Wednesday 28 March 2012

180 degrees of inspiration

Every now and then a film comes along that changes you. I saw 180º South last night and felt different afterwards – not just satisfied by a great film full of incredible footage of natural places, and surfing and climbing, and interesting and inspirational people, and cool music, and a strong environmental message (yep, it ticked a lot of boxes). It was just, I don't know, honest, and raw. 

I've been feeling the winds of change blowing me around lately. I'm still not sure which way is up or forward but watching this helped. (Outside magazine said the movie will make you "quit your job" and I can vouch for that...)

I saw it at a screening to raise funds to send a bunch of surfboards to kids in the Solomon Islands, organised by Joel Coleman – a surf photog and all-round nice guy in Manly (Sydney) who runs Saltmotion gallery and sends daily surf-report emails to people like me. Joel got permission to use St Matthews church (also in Manly) to show the film and there we were: 250 surfers and ruffians sitting on (thankfully) cushioned pews looking up at a big, portable screen hanging over the altar, and local surfer/musician Dylan playing steel guitar riffs to warm up the crowd. Then the lights went down.

In a nutshell, 180º South is about an American surfer/climber, JeffJohnson, who follows the journey taken by two greats of the outdoor industry – Yvon Chouinard, founder of Patagonia, and Doug Tompkins, founder of The North Face – in 1968. 

Chouinard and Tompkins drove their Ford Econoline van all the way from California to Patagonia, at a time when the Panamerican highway was nothing but a dirt road south of Mexico, in search of walls and waves. They found both, and a wild and open landscape that crept into their souls and stayed there.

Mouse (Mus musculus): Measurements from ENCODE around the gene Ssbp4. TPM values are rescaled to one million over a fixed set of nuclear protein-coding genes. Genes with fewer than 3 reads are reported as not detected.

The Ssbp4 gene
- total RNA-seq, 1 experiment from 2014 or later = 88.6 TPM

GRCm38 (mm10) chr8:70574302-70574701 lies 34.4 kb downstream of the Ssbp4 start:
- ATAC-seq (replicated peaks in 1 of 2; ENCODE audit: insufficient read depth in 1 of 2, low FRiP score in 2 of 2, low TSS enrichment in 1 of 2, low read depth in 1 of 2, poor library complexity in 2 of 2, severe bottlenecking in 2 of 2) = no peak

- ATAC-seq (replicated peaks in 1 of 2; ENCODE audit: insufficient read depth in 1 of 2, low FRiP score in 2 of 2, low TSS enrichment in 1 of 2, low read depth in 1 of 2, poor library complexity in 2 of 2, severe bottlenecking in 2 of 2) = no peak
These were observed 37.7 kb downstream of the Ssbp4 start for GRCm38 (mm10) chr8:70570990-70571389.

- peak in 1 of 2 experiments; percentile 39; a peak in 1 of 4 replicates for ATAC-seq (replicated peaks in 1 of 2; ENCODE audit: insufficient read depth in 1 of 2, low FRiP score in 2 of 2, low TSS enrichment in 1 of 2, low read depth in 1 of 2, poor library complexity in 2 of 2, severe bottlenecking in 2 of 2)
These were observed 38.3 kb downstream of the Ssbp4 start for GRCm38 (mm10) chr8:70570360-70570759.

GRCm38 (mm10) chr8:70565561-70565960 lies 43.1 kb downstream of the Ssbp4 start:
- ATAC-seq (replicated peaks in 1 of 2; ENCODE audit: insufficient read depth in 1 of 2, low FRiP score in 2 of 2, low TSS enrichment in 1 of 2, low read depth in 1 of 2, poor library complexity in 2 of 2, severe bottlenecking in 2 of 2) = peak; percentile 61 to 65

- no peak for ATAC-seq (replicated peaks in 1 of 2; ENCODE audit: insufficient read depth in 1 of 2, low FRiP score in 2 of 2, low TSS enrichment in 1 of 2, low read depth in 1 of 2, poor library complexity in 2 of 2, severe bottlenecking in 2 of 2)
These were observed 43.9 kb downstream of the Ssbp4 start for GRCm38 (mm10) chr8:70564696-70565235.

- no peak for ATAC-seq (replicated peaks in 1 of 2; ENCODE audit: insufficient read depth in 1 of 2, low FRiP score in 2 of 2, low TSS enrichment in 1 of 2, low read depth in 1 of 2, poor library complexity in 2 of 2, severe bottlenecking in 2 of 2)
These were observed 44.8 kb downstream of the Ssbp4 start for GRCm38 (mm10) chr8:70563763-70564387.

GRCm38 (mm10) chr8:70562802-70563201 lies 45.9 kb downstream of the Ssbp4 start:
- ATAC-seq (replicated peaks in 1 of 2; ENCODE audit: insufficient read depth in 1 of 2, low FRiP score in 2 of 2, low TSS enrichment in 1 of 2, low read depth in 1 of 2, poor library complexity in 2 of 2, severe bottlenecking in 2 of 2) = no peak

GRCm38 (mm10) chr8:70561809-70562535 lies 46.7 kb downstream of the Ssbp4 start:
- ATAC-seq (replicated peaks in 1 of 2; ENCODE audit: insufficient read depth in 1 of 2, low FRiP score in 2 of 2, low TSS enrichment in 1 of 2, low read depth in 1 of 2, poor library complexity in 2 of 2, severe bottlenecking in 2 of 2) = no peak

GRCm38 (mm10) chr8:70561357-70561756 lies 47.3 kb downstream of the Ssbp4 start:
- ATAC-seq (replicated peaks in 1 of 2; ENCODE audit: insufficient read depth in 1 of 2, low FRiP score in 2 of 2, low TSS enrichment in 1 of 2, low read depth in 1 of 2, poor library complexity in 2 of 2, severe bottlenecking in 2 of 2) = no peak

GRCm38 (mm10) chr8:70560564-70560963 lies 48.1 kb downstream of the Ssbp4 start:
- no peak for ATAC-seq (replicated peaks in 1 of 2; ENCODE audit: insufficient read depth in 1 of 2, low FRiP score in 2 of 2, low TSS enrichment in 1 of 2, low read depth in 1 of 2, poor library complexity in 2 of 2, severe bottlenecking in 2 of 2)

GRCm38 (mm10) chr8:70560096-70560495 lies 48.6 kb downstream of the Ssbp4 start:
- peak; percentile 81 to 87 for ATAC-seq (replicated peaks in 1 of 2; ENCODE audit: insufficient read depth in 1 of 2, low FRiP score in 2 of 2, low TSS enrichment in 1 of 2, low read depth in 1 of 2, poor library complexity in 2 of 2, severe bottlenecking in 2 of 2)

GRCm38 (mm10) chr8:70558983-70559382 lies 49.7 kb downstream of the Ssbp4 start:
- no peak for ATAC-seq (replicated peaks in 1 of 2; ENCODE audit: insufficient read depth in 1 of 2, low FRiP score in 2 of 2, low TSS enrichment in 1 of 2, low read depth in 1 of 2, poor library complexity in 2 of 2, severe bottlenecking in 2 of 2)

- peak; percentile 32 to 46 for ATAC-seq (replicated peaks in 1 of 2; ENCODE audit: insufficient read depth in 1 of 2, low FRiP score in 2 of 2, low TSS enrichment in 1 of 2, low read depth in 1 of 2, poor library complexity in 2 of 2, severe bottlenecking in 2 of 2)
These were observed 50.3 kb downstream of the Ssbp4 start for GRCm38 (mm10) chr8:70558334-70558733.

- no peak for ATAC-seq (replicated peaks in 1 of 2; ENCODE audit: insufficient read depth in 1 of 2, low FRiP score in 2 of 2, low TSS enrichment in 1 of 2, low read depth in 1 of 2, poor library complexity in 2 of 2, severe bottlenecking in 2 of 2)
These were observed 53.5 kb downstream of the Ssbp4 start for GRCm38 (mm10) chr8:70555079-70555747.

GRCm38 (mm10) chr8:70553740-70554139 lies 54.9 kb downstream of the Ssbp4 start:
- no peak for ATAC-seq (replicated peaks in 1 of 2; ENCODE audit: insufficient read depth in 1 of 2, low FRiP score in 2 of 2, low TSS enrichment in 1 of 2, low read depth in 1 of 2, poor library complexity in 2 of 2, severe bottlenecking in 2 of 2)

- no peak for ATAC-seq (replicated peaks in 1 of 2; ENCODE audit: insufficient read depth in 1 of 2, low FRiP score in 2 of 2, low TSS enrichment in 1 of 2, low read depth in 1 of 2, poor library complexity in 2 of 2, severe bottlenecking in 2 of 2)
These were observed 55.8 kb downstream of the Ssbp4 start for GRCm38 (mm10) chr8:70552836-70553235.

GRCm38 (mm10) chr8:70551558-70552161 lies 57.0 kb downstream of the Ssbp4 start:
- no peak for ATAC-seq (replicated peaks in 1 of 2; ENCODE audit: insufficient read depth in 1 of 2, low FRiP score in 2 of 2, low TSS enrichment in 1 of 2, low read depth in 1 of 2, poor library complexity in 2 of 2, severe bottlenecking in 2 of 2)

Johnson's journey is a little different: he sails to Patagonia, for one thing. But I loved that Chouinard and Tompkins are involved in Johnson's journey, hanging out in a rustic shingle house in Patagonia, ribbing each other as old friends do, talking about adventure ("The word ‘adventure’ has gotten overused,"  Chouinard says. "For me, when everything goes wrong, that’s when adventure starts") and the ethics of climbing. 

"The whole purpose of climbing something like Everest is to effect some sort of spiritual and physical gain. But if you compromise the process [by, say, paying $80,000 for someone to guide you up it], you're an asshole when you start out and an asshole when you get back." Again, honest.

Keith Malloy & Timmy O'Neill
on El Cap for 180 South
I loved the old footage of Chouinard, Tompkins and friends like Royal Robbins in Yosemite Valley in the 1960s, climbing the North American Wall on El Capitan and living for months at a time out of their cars, which they bought for $15 (!). Those were the days.

When the boat Johnson is on loses its mast, the crew stop for repairs at Rapa Nui (Easter Island), where he meets a beautiful surfer woman, Makohe, who goes with him when he leaves. It’s a little unbelievable – she’s almost too lovely, with hair down to her waist, she even sings and plays guitar – but Chouinard, Tompkins and climber Timmy O'Neill keep the whole thing grounded.

The environmental message runs throughout but focuses on what's happening in Chile, particularly pulp mills on the coast and massive hydro projects threatening wild rivers. Tomkins and his wife Kris live in Patagonia and talk a bit about buying land to protect it; their Conservacion Patagonica project has so far protected 890,000 hectares (2.2 million acres). Why Patagonia? Read why here.

Patagonia is of course the star: peaks, waves, people living simple lives with respect for the land and sea. Treat yourself, and your heart and soul, and find the DVD. You can watch the trailer here first, and read an interview Alpinist magazine did with Johnson and the film's director Chris Malloy, but see the movie too. You'll thank yourself for it. It might even change your life.

PS The name, from what I can deduce, comes from something else Chouinard said, that you sometimes have to turn 180 degrees from where you're facing to change your world view, to change the world too.

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